Why the Jack-of-All-Trades Resume Often Fails
If you’re job search is lacking results, evaluate if you have a Jack-of-all-trades resume. In other words, if you have a resume that’s displaying a message that you’re great at everything, you may be missing the point of what the employer is looking for. A generalized resume lacks focus. The key message to the candidate’s value proposition is also typically lost.
Each resume submitted needs to be customized to the employer’s exact needs. Take for example a job posting for a Social Media Marketing Manager. It may be great that the candidate has experience marketing on television, radio and the web, but if the employer is primarily interested in hiring someone with marketing experience on social media platforms that’s the message that needs to come through on the resume. Demonstrate and show experience with social media marketing on Facebook, Twitter, LinkedIn, Instagram, etc. The employer won’t care that you’ve done marketing on TV and radio if those aren’t outlets they will be using. The resume that lacks the ability to hone in on the key message – that the candidate qualifies for the job and has “specific experience and skills” to show for it – often will fail.
Here’s some rules to help avoid the Jack-of-all-trades resume:
Don’t use the same resume repeatedly without tweaking it
While it may have worked in the past, today you can no longer depend on one resume to send out to all employers. Each resume that goes out must speak specifically to the employer and its needs. Customize it to answer the employer’s question of “What can you do for me?” For more tips, read “3 Tips to Highlight Your Value on the Resume.”
Define your unique selling point
When you understand the needs and desires of the employer, you can hone in on a unique selling point. That will also allow you to incorporate the keywords that relate, which helps the employer immediately see your relevance. For more tips, read: “Optimizing Your Resume with Keywords.”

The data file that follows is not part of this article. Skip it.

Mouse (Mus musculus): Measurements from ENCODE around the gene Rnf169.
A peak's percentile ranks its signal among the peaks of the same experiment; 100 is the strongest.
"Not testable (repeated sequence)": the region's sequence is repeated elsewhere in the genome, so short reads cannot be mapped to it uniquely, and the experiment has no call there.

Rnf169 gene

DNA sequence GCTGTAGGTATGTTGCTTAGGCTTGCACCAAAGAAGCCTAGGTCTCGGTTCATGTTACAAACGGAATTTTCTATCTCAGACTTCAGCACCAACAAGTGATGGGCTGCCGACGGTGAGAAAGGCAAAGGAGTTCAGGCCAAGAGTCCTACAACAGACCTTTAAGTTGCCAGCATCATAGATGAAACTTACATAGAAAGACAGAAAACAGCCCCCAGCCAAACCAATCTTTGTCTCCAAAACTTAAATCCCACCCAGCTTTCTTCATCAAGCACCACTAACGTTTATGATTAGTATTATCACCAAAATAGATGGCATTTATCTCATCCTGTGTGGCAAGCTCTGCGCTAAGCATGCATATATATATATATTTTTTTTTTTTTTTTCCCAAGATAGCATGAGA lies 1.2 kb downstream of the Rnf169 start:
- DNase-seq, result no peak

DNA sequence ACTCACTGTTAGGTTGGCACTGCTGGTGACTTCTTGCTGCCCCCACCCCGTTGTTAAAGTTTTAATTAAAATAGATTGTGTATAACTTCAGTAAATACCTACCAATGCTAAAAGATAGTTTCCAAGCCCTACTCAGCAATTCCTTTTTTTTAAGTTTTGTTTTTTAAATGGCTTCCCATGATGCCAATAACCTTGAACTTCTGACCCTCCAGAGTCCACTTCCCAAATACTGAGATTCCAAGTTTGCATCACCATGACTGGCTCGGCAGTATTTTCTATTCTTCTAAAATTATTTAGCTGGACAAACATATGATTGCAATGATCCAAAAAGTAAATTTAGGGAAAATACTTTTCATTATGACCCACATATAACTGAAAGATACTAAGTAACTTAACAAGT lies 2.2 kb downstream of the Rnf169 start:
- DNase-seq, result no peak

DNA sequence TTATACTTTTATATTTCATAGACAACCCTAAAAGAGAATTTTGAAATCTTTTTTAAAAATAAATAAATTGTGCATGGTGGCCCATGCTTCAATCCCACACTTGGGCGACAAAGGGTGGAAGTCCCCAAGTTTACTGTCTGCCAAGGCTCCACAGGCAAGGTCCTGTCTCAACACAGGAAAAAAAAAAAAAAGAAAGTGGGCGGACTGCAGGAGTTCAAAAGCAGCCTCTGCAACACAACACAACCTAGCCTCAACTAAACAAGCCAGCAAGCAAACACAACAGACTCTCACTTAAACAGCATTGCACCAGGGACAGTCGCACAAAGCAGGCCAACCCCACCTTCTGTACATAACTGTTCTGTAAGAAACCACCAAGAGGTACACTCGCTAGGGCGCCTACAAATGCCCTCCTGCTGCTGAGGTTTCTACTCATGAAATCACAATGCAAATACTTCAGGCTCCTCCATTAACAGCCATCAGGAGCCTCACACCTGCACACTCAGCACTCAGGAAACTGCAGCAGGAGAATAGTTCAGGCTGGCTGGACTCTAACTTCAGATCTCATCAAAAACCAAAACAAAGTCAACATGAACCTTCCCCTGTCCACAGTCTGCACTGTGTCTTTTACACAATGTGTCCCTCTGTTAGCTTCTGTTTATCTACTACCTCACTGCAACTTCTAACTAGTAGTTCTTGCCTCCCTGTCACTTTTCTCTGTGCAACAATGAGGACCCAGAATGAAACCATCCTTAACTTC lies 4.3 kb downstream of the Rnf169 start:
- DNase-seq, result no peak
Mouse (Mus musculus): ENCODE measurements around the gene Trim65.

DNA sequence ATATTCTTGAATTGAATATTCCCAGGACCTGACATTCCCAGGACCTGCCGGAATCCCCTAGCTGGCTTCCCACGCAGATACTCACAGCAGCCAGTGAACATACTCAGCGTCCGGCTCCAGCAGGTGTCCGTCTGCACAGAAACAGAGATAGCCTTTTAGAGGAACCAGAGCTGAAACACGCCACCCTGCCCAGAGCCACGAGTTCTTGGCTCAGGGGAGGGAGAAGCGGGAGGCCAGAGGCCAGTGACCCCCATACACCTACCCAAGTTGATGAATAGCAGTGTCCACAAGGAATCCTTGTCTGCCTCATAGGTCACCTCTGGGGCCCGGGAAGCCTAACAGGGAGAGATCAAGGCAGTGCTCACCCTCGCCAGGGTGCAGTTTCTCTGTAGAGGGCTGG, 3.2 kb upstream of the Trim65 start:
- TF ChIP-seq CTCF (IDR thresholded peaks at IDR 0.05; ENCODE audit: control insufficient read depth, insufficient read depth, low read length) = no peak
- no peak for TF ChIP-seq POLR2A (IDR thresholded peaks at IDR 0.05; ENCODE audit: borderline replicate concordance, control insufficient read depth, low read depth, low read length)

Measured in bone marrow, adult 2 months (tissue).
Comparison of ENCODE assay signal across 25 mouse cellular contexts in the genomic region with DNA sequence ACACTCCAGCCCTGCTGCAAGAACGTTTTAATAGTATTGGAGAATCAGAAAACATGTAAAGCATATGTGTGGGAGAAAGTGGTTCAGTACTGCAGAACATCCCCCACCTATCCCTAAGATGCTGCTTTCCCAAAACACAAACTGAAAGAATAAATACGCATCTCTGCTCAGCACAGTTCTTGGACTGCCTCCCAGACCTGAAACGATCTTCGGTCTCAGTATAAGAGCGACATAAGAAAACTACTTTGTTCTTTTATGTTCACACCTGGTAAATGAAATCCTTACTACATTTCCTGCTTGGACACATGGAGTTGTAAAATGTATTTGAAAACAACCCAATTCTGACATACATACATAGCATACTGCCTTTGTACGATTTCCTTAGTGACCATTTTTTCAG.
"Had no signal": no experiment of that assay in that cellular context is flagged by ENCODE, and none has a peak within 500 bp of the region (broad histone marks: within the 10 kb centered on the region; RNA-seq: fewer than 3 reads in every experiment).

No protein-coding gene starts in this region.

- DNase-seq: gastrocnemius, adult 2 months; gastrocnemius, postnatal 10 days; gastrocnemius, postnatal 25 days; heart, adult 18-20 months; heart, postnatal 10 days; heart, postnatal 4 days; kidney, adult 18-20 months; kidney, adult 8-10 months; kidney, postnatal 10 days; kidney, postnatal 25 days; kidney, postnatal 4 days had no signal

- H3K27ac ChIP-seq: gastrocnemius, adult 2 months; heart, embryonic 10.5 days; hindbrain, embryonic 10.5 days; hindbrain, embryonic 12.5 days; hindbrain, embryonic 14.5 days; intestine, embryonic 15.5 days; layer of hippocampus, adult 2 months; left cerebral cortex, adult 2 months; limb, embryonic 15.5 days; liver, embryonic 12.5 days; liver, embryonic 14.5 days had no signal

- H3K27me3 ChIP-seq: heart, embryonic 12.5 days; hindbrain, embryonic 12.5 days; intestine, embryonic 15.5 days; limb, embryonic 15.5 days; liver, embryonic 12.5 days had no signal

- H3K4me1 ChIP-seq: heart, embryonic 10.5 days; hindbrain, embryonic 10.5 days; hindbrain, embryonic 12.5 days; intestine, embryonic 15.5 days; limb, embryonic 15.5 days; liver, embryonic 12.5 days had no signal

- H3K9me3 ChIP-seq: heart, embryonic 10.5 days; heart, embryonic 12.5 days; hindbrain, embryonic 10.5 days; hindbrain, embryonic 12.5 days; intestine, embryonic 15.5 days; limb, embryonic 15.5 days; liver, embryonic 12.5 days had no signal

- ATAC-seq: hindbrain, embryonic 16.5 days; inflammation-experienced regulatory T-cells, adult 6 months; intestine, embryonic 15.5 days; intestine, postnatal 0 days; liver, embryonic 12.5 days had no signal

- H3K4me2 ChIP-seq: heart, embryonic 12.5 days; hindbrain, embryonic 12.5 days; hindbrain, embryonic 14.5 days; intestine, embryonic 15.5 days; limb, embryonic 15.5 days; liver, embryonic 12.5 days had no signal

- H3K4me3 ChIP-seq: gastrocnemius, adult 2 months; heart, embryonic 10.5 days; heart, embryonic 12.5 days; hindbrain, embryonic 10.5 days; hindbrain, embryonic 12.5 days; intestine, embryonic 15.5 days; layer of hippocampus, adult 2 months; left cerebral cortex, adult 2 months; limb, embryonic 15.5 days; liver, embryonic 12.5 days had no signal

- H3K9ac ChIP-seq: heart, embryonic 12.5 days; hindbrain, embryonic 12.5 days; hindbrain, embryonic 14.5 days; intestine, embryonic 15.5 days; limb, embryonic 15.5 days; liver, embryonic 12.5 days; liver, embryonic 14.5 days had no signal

Omit what’s irrelevant
As you are writing your resume, always question why you are including the information. Everything on the resume should have a relevant purpose. Ultimately, it should be clear and make sense to the employer why you are applying for the job. Take for instance someone who is applying for a job in nursing. The individual also previously held a career in accounting, but even so, it’s unnecessary to indicate all the accounting certifications and courses taken – what does it have to do with nursing? Other aspects to evaluate on the resume is historical experience – experience that is over 15 years old. If your (distant) past experience is taking up a significant portion of your resume, it’s necessary to evaluate what needs to come off or what needs to be minimized. Most employers care more for your most recent 10-15 years of experience.
Treat the resume like a marketing tool
The resume is not a biography or historical fact sheet. It’s a marketing tool! It’s your chance to impress employers and let them know why you’re the candidate for the job. Use the resume to highlight the experience and skills that will matter. And, show employers what you can do for them; the resume is not about telling employers what they can do for you.
The final word is general resumes don’t work! Sure, it’s easier to just use the same resume over again without having to tweak it, but it ends up being more work for you because it reduces your chances of success. Taking some time to clearly understand what each employer is seeking and tweaking your message so that it’s tailored to the employer’s needs makes the difference between a successful resume and one that fails.
Focus on the things that matter to the employer and you’ll emerge as the stronger and more qualified candidate for the job. Considering many employers are also using Applicant Tracking software to filter resumes, the general resume will not have a shot at getting to human resource personnel. Every section of the resume requires the customization of keywords to help achieve a high ranking. For more tips to writing an ATS-friendly resume, read: “Applicant Tracking Systems: What’s Changed and How Does It Impact Resume Writing.”